okay. . . . so my only question is: how do we fix society/economics without destroying it? hmmm. why not let it be destroyed? i don’t want to destroy society because that would just lead to another fruitless society being formed. i just finished reading about the kronstadt sailors and can’t but wonder what the soviet union would have been like if they had actually been given voice. i mean those sailors wanted what was best for the people, not for the state.
it seems like all they wanted was what was promised them. isn’t it crazy that they stayed true while the state didn’t. but, i guess that is the problem with overthrowing of government. you can never know what will come next.
it’s like in pre-roman rule greece, when the king of a city-state was overthrown the tyrannus was put in power in hope that he would fix all problems. however, in the history of the greek city-states their where only a handfull of tyrants that gave up rule. in fact, we think of tyrant as a bad thing because of the multitude of tyrants that forcible rested control from the demos(public) and had to be themselves overthrown.
how do we fix society without destroying it? i don’t think that is an easy question. their are no brave leaders who are willing to do as Franklin Delano Roosevelt and go against their party in all matters no matter what. he fought for reform and had to go up against his own party, the Supreme Court, and economist simply to instate the New Deal. what we do have today is a bunch of old, greedy politicians who want to keep and consolidate power at the cost of freedom and good will.
i was recently told that the reason that the u.s.a.’s main social programs are failing isn’t because no one wants to fix them, but because no one wants to go far enough with them. health care can be fixed very easily. but the fixing will take time and one main thing: it will take a true overhaul, not patchworking but complete rewrite of all the laws going back to post-world war 2 when truman began to consolidate western allied power under the united nations(the begining of globalisation).
Franklin Delano Roosevelt’s New Deal was not a perfect plan for all time but atleast he had a goal and his goal saw the contry through to the end of world war 2 and into our present era. the fat remains that all the laws writen in the last two decade have been patchwork, crossouts, of Franklin Delano Roosevelt’s reforms.
the problem isn’t that the governmetn is wrong it is that the governmetn has been led by the rich and not lived up the hopes of the the founding fathers, like George Wahington who said:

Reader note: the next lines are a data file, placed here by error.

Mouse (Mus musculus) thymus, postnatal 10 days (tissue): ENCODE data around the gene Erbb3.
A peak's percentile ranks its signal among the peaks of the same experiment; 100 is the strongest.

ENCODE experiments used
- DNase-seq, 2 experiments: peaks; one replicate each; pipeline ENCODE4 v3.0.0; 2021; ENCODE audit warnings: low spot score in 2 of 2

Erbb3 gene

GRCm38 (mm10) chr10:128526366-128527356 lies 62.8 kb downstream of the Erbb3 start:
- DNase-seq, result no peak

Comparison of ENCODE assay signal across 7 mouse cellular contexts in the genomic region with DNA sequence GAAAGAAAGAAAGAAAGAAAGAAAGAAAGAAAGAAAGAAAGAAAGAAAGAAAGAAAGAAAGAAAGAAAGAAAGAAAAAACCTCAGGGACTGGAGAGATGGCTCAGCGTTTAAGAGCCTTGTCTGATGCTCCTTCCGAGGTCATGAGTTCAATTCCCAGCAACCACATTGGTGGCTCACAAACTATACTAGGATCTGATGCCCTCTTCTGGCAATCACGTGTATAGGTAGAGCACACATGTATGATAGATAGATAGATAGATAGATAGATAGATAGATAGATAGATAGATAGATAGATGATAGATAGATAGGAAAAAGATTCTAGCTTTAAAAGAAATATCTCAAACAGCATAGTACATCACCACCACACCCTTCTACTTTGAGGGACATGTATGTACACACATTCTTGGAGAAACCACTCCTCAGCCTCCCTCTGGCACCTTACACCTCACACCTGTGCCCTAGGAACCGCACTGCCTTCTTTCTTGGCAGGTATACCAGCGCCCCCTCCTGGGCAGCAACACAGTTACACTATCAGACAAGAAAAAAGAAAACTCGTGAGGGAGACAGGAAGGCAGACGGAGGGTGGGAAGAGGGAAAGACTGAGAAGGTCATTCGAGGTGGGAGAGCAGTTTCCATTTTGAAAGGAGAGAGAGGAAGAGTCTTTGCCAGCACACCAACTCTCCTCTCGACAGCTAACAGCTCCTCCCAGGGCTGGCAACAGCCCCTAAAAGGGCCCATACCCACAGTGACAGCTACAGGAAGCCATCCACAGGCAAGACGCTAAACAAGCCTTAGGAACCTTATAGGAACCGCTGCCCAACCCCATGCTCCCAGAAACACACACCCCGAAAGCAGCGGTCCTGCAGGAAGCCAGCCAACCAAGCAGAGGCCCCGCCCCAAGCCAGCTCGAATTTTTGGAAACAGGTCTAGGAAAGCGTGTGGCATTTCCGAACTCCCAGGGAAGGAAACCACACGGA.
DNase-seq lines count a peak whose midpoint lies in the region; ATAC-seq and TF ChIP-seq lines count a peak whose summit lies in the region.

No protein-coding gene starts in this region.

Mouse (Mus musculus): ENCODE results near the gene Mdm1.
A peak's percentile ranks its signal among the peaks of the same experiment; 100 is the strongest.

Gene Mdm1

“I have already intimated to you the danger of parties in the State, with particular reference to the founding of them on geographical discriminations. Let me now take a more comprehensive view, and warn you in the most solemn manner against the baneful effects of the spirit of party generally.
This spirit, unfortunately, is inseparable from our nature, having its root in the strongest passions of the human mind. It exists under different shapes in all governments, more or less stifled, controlled, or repressed; but in those of the popular form it is seen in its greatest rankness and is truly their worst enemy….
It serves always to distract the public councils and enfeeble the public administration. It agitates the community with ill-founded jealousies and false alarms; kindles the animosity of one part against another; foments occasionally riot and insurrection. It opens the door to foreign influence and corruption, which finds a facilitated access to the government itself through the channels of party passion. Thus the policy and the will of one country are subjected to the policy and will of another.
There is an opinion that parties in free countries are useful checks upon the administration of the government, and serve to keep alive the spirit of liberty. This within certain limits is probably true; and in governments of a monarchical cast patriotism may look with indulgence, if not with favor, upon the spirit of party. But in those of the popular character, in governments purely elective, it is a spirit not to be encouraged. From their natural tendency it is certain there will always be enough of that spirit for every salutary purpose; and there being constant danger of excess, the effort ought to be by force of public opinion to mitigate and assuage it. A fire not to be quenched, it demands a uniform vigilance to prevent its bursting into a flame, lest, instead of warming, it should consume.”
—excerted from Geroge Washington’s Farewell Speech